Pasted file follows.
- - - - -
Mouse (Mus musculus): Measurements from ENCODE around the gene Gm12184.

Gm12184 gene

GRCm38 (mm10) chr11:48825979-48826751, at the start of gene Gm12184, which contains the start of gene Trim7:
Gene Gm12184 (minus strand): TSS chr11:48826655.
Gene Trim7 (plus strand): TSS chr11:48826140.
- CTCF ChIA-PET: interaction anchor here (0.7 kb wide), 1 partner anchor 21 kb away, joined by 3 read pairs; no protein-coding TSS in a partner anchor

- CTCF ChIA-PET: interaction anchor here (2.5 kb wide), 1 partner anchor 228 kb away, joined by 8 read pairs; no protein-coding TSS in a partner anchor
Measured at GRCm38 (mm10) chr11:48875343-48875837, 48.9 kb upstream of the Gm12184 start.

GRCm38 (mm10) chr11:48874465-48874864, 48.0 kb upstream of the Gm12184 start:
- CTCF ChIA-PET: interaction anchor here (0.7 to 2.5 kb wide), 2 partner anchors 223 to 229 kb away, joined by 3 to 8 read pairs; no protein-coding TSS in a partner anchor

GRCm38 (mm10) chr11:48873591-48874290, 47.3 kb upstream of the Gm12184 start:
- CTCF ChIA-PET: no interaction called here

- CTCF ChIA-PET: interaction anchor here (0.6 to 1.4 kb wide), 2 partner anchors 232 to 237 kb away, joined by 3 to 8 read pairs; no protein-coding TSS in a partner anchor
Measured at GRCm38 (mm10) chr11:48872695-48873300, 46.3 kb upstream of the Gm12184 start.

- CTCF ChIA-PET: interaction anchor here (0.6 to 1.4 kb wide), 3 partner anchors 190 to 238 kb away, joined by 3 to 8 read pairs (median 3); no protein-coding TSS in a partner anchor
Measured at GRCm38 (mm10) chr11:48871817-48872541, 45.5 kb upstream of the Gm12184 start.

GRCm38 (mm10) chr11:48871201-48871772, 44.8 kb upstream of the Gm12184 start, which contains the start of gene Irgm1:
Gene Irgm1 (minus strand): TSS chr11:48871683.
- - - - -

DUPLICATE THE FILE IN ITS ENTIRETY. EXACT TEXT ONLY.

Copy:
Mouse (Mus musculus): Measurements from ENCODE around the gene Gm12184.

Gm12184 gene

GRCm38 (mm10) chr11:48825979-48826751, at the start of gene Gm12184, which contains the start of gene Trim7:
Gene Gm12184 (minus strand): TSS chr11:48826655.
Gene Trim7 (plus strand): TSS chr11:48826140.
- CTCF ChIA-PET: interaction anchor here (0.7 kb wide), 1 partner anchor 21 kb away, joined by 3 read pairs; no protein-coding TSS in a partner anchor

- CTCF ChIA-PET: interaction anchor here (2.5 kb wide), 1 partner anchor 228 kb away, joined by 8 read pairs; no protein-coding TSS in a partner anchor
Measured at GRCm38 (mm10) chr11:48875343-48875837, 48.9 kb upstream of the Gm12184 start.

GRCm38 (mm10) chr11:48874465-48874864, 48.0 kb upstream of the Gm12184 start:
- CTCF ChIA-PET: interaction anchor here (0.7 to 2.5 kb wide), 2 partner anchors 223 to 229 kb away, joined by 3 to 8 read pairs; no protein-coding TSS in a partner anchor

GRCm38 (mm10) chr11:48873591-48874290, 47.3 kb upstream of the Gm12184 start:
- CTCF ChIA-PET: no interaction called here

- CTCF ChIA-PET: interaction anchor here (0.6 to 1.4 kb wide), 2 partner anchors 232 to 237 kb away, joined by 3 to 8 read pairs; no protein-coding TSS in a partner anchor
Measured at GRCm38 (mm10) chr11:48872695-48873300, 46.3 kb upstream of the Gm12184 start.

- CTCF ChIA-PET: interaction anchor here (0.6 to 1.4 kb wide), 3 partner anchors 190 to 238 kb away, joined by 3 to 8 read pairs (median 3); no protein-coding TSS in a partner anchor
Measured at GRCm38 (mm10) chr11:48871817-48872541, 45.5 kb upstream of the Gm12184 start.

GRCm38 (mm10) chr11:48871201-48871772, 44.8 kb upstream of the Gm12184 start, which contains the start of gene Irgm1:
Gene Irgm1 (minus strand): TSS chr11:48871683.